An archaeological park with 2,700-year-old Assyrian carvings was revealed at a ceremony in northern Iraq on Sunday. The 13 rock-carved bas-reliefs were cut into the walls of an irrigation canal spanning six miles.

Measuring 16 feet wide and 6-and-a-half feet tall, the carvings date from the reigns of Sargon II (721 BCE–705 BCE) and his son Sennacherib (705 BCE–681 BCE). They include depictions of kings praying to the gods. Archaeologists from Kurdistan and Italy’s University of Udine oversaw the dig since its launch in 2019.

While there have been other rock reliefs in the country, DanieleMorandi Bonacossi, professor of Near Eastern archaeology at the university, remarked last year that none of them were as “huge and monumental.”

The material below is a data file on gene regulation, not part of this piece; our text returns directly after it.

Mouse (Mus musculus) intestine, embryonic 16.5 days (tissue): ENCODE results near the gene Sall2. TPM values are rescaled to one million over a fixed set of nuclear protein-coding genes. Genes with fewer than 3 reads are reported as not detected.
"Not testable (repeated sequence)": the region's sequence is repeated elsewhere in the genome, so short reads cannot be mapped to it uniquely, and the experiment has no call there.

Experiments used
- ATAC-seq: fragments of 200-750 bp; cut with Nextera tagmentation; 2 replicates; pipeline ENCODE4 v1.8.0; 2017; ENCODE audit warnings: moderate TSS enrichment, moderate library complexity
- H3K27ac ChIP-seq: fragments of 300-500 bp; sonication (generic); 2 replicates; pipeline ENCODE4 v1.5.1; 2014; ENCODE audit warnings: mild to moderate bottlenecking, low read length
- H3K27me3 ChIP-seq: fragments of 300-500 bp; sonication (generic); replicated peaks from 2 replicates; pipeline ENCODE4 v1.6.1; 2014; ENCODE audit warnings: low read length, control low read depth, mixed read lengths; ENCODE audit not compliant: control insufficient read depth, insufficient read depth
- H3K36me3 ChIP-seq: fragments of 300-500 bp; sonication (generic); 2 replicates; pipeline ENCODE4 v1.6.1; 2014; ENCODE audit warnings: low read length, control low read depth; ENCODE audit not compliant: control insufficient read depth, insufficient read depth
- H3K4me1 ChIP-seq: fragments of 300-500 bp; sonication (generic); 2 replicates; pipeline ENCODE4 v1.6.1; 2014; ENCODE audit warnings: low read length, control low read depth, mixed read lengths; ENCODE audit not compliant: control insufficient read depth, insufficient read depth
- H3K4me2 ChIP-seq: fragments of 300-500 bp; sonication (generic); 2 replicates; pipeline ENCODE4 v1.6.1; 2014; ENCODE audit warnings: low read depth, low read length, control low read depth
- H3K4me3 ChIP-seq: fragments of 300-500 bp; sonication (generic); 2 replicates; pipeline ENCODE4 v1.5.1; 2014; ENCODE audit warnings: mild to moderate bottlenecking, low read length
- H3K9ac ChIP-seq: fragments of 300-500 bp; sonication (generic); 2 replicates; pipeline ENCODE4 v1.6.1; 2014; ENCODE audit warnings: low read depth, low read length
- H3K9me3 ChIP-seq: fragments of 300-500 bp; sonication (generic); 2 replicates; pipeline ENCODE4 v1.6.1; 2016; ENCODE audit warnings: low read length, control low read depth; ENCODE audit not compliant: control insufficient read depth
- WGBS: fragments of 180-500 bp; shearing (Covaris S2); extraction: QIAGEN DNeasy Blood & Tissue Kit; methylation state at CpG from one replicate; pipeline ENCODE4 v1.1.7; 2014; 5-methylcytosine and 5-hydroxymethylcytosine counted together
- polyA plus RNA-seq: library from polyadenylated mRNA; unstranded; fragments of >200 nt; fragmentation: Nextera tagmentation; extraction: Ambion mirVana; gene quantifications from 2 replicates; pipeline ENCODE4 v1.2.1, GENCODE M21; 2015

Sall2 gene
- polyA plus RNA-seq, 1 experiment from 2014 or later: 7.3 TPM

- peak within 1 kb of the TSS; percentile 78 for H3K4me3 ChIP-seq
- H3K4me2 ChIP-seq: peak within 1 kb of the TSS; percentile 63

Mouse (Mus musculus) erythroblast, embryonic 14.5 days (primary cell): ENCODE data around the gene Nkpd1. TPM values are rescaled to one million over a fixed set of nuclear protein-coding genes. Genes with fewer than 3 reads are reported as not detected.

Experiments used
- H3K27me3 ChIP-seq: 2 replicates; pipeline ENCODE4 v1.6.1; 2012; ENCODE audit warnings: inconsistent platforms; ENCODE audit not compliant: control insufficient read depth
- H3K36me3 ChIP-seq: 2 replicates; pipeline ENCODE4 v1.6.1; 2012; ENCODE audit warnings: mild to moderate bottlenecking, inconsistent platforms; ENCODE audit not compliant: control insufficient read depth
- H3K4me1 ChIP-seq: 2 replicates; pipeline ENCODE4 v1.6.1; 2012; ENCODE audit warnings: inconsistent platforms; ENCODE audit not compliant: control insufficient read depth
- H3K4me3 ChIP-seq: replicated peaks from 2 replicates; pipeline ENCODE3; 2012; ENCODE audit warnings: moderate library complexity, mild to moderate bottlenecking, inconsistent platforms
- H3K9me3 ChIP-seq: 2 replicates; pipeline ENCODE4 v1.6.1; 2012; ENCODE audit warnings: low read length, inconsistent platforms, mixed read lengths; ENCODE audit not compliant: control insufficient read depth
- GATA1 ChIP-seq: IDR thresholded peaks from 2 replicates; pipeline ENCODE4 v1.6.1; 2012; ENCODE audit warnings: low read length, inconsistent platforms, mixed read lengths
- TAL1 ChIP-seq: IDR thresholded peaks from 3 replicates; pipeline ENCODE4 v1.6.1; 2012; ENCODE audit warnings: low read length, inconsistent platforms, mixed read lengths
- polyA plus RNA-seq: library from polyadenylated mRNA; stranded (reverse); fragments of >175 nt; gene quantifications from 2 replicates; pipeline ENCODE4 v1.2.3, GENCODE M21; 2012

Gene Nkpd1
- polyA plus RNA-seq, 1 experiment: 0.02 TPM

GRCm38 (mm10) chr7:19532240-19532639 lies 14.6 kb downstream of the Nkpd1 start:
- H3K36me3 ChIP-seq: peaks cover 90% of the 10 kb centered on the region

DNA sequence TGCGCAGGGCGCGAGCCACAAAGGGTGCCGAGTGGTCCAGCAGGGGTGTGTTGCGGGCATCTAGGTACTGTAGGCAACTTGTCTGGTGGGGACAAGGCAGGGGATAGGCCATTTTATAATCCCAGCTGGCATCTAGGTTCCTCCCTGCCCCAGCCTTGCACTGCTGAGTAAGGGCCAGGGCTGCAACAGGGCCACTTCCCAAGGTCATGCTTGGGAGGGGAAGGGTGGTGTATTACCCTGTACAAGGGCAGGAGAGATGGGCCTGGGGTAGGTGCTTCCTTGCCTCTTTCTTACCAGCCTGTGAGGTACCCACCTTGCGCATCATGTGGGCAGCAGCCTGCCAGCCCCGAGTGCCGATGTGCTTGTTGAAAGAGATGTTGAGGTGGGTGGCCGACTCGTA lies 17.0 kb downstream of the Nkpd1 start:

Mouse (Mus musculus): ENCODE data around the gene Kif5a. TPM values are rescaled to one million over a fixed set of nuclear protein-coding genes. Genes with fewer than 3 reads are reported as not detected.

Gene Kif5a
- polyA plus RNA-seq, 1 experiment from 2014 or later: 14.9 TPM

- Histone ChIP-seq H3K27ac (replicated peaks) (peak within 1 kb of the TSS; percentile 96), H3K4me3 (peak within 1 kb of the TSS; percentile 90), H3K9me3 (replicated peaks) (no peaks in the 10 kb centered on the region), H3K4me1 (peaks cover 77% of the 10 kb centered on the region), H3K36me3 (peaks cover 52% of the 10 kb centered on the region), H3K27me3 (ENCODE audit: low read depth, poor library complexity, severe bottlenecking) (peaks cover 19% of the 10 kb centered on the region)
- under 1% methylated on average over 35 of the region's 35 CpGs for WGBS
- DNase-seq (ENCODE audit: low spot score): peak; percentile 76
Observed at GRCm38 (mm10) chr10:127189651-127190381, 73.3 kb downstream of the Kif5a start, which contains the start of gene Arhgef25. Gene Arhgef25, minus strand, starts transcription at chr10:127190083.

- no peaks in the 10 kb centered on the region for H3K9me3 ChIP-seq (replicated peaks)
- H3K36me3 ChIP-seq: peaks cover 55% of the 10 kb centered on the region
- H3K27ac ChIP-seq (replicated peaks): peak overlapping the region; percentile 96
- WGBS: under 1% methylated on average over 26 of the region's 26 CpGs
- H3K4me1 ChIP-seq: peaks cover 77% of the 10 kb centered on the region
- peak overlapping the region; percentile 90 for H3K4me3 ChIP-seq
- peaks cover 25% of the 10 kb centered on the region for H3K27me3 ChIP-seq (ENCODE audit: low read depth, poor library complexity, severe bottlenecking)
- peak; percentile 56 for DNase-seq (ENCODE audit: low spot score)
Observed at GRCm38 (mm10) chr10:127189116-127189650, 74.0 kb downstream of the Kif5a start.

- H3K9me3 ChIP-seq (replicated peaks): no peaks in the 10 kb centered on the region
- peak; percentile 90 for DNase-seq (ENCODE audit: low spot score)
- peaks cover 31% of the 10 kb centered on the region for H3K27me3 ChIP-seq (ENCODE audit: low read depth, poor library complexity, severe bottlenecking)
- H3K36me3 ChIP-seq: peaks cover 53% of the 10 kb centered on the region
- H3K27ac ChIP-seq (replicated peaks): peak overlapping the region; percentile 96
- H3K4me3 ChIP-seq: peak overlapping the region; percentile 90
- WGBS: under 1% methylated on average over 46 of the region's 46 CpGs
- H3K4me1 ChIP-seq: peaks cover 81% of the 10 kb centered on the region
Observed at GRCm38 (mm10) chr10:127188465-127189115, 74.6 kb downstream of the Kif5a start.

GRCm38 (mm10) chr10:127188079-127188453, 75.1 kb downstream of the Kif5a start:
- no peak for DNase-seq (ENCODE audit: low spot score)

The park, titled Faida, is the first of five that regional authorities hope will attract tourists, the Agence France-Presse reports.

Iraq contains some of the oldest ancient cities in the world and was home to a number of early civilizations, including the Assyrians, the Sumerians, and the Babylonians.

Thieves and war, however, have decimated archaeological remains. The Islamic State group also demolished dozens of pre-Islamic treasures and used smuggling to finance their operations from 2014–17.

Earlier this year, a British tourist’s 15-year jail sentence was overturned after he smuggled artifacts out of Iraq.